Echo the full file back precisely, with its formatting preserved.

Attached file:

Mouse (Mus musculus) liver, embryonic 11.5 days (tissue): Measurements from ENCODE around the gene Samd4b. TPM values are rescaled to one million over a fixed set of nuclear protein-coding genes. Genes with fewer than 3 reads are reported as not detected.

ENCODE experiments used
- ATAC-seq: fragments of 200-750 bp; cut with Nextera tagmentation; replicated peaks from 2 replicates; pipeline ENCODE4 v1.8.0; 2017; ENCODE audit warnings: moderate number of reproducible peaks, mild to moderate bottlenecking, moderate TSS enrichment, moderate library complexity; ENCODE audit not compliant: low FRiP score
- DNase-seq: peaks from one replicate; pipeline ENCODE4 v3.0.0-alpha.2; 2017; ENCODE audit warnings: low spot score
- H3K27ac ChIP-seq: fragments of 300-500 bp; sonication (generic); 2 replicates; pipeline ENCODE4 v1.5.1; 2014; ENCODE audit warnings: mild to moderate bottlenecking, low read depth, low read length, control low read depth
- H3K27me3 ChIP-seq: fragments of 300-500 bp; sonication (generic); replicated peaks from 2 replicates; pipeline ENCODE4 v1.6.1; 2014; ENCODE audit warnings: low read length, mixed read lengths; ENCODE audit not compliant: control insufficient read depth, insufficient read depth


Mouse (Mus musculus) liver, embryonic 11.5 days (tissue): Measurements from ENCODE around the gene Samd4b. TPM values are rescaled to one million over a fixed set of nuclear protein-coding genes. Genes with fewer than 3 reads are reported as not detected.

ENCODE experiments used
- ATAC-seq: fragments of 200-750 bp; cut with Nextera tagmentation; replicated peaks from 2 replicates; pipeline ENCODE4 v1.8.0; 2017; ENCODE audit warnings: moderate number of reproducible peaks, mild to moderate bottlenecking, moderate TSS enrichment, moderate library complexity; ENCODE audit not compliant: low FRiP score
- DNase-seq: peaks from one replicate; pipeline ENCODE4 v3.0.0-alpha.2; 2017; ENCODE audit warnings: low spot score
- H3K27ac ChIP-seq: fragments of 300-500 bp; sonication (generic); 2 replicates; pipeline ENCODE4 v1.5.1; 2014; ENCODE audit warnings: mild to moderate bottlenecking, low read depth, low read length, control low read depth
- H3K27me3 ChIP-seq: fragments of 300-500 bp; sonication (generic); replicated peaks from 2 replicates; pipeline ENCODE4 v1.6.1; 2014; ENCODE audit warnings: low read length, mixed read lengths; ENCODE audit not compliant: control insufficient read depth, insufficient read depth